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Supreme Court Rules Inter Partes Reviews Are Constitutional


April 24, 2018

In Oil States Energy Services, LLC v. Green’s Energy Group, LLC, the Supreme Court today ruled that the inter partes reviews are constitutional.


In a 7-2 opinion authored by Justice Thomas, the Court rejected Oil State’s argument, and held that inter partes review (“IPR”) falls within the public-rights doctrine—the doctrine applies to matters arising between the government and others.  The Court noted that the grant of a patent is a matter involving public rights, and “Congress has significant latitude to assign adjudication of public rights to entities other than Article III courts.”  Because IPR is simply a second look at an earlier administrative grant of that patent, the USPTO has the authority to conduct that reconsideration.  The Court also held that IPR does not violate Seventh Amendment because Congress can properly assign it to the PTO and a jury is not necessary.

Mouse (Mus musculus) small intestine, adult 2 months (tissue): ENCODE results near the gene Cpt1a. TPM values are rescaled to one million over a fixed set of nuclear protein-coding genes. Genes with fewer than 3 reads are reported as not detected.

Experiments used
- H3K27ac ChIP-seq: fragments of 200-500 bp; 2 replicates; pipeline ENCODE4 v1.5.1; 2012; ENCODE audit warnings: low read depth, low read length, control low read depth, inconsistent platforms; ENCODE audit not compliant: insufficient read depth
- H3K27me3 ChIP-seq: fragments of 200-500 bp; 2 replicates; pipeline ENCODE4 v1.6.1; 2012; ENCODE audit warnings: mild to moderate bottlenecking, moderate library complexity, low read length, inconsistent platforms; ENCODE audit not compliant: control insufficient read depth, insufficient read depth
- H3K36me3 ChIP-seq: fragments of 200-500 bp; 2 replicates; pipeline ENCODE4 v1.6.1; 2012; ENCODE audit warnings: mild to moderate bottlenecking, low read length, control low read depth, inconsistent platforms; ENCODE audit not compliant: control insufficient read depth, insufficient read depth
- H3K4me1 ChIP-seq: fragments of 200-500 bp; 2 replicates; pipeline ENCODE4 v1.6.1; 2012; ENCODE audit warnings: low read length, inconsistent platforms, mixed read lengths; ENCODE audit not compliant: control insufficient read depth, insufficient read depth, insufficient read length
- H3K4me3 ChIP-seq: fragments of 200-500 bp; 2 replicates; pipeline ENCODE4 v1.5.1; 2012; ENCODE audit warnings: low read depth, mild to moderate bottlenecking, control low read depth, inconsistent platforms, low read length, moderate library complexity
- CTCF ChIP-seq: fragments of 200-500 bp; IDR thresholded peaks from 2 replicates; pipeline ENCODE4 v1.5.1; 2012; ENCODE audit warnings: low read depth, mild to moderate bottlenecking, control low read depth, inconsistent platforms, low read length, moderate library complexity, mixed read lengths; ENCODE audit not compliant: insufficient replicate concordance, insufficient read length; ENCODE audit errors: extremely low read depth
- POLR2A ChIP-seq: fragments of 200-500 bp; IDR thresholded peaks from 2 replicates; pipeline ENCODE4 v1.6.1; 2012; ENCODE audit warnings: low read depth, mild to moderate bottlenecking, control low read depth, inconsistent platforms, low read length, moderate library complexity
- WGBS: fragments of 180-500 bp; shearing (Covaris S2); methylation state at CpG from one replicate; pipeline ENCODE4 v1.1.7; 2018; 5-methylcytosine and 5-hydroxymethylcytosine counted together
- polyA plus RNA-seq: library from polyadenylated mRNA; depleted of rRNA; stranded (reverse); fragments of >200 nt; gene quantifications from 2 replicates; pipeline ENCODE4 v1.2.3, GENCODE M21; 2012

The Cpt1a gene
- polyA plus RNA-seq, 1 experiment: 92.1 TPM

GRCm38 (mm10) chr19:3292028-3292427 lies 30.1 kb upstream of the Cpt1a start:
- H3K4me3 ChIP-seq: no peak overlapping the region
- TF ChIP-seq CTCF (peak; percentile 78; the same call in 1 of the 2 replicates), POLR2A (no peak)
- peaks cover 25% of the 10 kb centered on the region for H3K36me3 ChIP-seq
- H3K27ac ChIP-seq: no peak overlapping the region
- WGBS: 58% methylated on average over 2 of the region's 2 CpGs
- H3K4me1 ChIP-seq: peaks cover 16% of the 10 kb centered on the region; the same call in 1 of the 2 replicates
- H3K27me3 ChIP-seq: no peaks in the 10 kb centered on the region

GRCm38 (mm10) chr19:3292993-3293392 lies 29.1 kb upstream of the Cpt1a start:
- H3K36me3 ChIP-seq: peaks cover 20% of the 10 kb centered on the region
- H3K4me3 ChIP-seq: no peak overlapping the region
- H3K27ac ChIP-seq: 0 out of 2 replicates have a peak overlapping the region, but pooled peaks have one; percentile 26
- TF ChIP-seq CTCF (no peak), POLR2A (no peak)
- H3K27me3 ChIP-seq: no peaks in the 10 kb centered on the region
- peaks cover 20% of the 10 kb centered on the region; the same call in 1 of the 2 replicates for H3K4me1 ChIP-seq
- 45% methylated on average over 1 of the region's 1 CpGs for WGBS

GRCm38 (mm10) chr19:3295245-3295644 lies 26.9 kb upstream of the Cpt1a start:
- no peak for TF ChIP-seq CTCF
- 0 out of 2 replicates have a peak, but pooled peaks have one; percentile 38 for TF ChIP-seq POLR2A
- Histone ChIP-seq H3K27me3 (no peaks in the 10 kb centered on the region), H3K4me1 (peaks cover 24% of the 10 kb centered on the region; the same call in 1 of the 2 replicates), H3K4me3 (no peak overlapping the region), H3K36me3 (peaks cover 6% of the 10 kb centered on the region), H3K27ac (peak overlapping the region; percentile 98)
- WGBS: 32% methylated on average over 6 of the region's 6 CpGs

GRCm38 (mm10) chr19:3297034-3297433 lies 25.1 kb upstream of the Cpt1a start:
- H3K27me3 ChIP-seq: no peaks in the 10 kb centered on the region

Justice Gorsuch, joined by Chief Justice Roberts, filed a dissenting opinion.


In SAS Institute v. Iansu, the Court, in a 5-4 opinion authored by Justice Gorsuch, held that when the Patent Trial and Appeal Board institutes an IPR, it must decide the patentability of all of the claims challenged in the petition.